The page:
New Use for Technology


Lee Pattison is always looking for ways to keep his 13 employees on his 700-cow dairy engaged and motivated.

Pattison’s herd near Garnavillo, Iowa, rolls along at 34,000 lb. of milk per cow, butterfat is above 1,200 lb. and protein exceeds 1,000 lb.  So it’s absolutely crucial employees are at the top their game to keep his cows at the top of theirs.

One of the ways he’s doing it is through adopting new technology. “We expanded to our present 700 cows in 2007, and decided that is as large as we want to grow the herd,” Pattison says.
Without expansion or some new project to plan, it’s difficult to keep top employees engaged and motivated. His solution: Adopt new technology that benefits the operation, improves profitability and challenges employees to use it to its best advantage.

In recent years, he has purchased automated feeders to raise baby calves and activity and rumination monitors to improve reproduction and herd health.

Pattison’s 21-day pregnancy rate had been hovering at 19% to 20%. Since installing the activity monitors, the pregnancy rate has jumped to 25% on an annual basis, and as high as 30% in a month.  Pattison attributes some of the increase to the activity monitors and the rest to employees who are actively using the technology.

“Our employees are lot more willing to look at the computer to see when cows are in heat than to stand out in the pens watching for heat,” he says. In fact, his herds-person is now willing to breed twice a day if the cow’s activity increase suggests she’ll be in better heat in the afternoon rather than in the morning when most of the breeding is done. “That seems to have helped conception rates,” he says. And it demonstrates employees taking ownership of the technology to do a better job.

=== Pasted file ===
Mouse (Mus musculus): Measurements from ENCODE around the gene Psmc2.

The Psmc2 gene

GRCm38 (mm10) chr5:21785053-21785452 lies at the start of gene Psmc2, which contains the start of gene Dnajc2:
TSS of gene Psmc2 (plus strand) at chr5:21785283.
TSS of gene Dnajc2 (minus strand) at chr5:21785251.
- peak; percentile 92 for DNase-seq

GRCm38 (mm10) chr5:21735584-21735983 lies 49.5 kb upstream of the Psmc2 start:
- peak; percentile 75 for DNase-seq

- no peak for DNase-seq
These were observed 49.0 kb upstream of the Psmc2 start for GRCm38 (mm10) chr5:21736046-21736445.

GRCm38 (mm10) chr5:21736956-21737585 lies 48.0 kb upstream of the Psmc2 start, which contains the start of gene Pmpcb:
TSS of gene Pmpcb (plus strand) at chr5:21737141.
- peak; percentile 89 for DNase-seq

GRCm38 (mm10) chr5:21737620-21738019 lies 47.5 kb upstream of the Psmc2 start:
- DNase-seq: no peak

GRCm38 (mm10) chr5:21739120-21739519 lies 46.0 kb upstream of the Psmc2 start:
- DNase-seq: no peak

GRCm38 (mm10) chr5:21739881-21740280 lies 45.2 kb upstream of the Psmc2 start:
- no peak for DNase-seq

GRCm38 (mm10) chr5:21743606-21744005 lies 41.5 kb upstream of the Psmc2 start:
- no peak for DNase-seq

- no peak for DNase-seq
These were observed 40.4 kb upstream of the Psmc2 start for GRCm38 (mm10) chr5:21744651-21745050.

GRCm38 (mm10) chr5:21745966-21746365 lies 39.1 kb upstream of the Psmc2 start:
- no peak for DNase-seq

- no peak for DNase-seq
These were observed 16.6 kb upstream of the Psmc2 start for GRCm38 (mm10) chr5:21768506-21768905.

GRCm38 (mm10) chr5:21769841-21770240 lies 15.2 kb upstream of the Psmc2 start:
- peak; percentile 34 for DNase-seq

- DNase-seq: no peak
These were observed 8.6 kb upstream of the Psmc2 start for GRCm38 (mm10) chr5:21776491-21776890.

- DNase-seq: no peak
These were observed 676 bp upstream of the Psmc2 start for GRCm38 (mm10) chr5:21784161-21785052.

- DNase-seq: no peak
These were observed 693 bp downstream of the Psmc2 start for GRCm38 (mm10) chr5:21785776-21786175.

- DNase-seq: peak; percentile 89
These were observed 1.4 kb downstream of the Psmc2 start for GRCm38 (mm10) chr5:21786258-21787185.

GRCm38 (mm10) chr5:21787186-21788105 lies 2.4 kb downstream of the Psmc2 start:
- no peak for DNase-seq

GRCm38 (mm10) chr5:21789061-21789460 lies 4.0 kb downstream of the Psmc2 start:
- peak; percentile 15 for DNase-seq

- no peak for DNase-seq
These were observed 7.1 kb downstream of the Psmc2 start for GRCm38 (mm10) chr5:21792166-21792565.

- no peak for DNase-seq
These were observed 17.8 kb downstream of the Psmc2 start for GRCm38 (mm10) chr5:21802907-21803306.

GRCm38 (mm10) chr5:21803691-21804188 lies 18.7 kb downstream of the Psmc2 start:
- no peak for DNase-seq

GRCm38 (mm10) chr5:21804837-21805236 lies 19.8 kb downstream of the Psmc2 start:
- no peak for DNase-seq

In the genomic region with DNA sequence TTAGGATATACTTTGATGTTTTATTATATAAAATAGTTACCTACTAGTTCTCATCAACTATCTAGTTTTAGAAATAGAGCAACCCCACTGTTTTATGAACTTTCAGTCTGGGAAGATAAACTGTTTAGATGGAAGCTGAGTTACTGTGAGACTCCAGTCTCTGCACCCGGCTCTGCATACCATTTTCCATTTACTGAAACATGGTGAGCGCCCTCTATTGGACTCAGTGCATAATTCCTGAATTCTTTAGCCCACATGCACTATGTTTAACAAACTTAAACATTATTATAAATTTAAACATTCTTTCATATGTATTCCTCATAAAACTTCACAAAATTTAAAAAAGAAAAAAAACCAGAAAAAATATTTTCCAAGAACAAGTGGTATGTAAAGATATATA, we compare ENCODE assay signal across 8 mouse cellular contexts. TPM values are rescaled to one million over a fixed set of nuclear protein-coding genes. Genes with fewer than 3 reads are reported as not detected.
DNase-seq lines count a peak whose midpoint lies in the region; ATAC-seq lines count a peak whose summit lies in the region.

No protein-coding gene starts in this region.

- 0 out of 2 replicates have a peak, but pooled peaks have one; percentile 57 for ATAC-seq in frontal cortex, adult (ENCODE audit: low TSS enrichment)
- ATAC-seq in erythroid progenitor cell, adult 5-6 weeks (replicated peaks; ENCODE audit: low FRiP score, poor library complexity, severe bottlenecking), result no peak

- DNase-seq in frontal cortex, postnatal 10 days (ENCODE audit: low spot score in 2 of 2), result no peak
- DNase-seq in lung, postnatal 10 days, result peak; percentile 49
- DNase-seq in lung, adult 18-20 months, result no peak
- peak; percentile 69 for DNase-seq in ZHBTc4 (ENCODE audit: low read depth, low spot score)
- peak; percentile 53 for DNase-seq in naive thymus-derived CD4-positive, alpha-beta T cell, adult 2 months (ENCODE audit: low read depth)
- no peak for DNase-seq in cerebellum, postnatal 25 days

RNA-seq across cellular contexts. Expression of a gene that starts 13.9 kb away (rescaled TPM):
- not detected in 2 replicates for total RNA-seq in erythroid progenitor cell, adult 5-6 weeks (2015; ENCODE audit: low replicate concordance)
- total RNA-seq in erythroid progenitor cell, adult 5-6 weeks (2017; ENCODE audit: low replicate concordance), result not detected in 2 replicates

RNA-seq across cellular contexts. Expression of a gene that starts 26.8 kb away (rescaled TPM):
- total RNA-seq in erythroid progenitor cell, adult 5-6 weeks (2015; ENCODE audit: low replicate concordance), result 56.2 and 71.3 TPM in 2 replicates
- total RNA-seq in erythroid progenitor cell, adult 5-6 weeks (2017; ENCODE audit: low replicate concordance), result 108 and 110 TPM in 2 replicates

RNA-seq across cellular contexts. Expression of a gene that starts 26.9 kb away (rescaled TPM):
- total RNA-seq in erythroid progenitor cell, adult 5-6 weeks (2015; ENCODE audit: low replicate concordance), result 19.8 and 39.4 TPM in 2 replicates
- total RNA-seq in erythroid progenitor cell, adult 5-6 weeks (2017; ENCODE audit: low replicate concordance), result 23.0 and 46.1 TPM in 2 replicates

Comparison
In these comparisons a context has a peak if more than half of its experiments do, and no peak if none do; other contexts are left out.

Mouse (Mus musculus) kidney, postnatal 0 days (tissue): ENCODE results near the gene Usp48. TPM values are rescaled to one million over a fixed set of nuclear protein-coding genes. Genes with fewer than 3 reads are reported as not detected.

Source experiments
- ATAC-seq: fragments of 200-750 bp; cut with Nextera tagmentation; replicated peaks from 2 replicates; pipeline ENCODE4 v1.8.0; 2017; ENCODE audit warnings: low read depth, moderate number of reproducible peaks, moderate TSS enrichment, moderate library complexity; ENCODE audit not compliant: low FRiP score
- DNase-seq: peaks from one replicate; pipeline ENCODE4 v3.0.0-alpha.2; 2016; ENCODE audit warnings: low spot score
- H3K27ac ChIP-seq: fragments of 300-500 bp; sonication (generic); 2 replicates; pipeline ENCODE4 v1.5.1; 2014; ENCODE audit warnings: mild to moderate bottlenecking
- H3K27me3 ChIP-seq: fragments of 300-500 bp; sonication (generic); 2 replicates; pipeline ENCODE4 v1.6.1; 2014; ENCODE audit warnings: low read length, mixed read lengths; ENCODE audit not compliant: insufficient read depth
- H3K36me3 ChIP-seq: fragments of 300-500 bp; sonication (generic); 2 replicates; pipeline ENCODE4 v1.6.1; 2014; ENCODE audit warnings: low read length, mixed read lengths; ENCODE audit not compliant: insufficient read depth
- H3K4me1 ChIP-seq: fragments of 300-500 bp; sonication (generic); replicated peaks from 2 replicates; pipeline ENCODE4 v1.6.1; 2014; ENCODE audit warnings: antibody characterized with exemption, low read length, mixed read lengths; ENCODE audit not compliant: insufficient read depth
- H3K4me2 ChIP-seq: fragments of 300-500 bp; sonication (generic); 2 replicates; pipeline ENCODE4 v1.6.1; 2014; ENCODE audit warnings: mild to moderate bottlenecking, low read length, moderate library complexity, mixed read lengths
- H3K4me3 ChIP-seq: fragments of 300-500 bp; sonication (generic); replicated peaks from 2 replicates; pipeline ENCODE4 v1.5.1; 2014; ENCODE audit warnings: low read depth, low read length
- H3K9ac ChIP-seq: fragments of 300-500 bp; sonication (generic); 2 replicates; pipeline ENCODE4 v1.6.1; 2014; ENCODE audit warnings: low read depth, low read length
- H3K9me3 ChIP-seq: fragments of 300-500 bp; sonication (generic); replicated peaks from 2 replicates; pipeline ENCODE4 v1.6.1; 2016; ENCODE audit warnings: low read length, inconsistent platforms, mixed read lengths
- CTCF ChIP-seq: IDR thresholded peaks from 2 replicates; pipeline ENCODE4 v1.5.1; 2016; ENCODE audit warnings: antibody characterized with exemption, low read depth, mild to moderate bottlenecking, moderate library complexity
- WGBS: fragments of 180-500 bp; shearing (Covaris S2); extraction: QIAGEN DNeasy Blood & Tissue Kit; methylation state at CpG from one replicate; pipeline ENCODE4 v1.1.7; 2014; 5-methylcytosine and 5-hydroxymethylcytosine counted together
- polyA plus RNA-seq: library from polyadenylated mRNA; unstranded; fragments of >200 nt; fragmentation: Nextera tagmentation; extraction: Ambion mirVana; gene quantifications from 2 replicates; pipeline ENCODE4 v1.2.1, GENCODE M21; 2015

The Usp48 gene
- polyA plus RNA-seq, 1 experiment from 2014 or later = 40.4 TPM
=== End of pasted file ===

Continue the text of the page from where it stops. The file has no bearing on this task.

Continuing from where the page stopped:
Pattison had hoped to move away from heat synchronization drugs and rely solely on activity monitoring. But that didn’t pan out—his conception per AI service dropped below 60%. Now that he’s on a sync and resync program, the conception rate is back to more than 60%. Between March and April, it jumped to more than 80%.

Employees use the rumination monitors to closely watch the fresh pen, which houses 16 cows. He’s milking these cows 6X, so he doesn’t want to have cows stand in the lock-ups a minute more than needed. Pattison’s crew uses the rumination monitors to see which two or three fresh cows might need attention each day, rather than lock up all 16 cows to do visual and temp checks.  

Pattison has invested in 390 collars for his 700-cow herd. Collars go on two weeks before calving and come off at the 60-day pregnancy check. “The few cows we miss after that pregnancy check aren’t worth the $40,000 it would take to have collars on all the cows,” he says.

An accountant by training, Pattison figures he’s on a two-year payback schedule with a 20% return on investment given current results. More importantly, his employees are fully engaged in getting cows bred and fresh cows healthy. It looks like everyone wins. 

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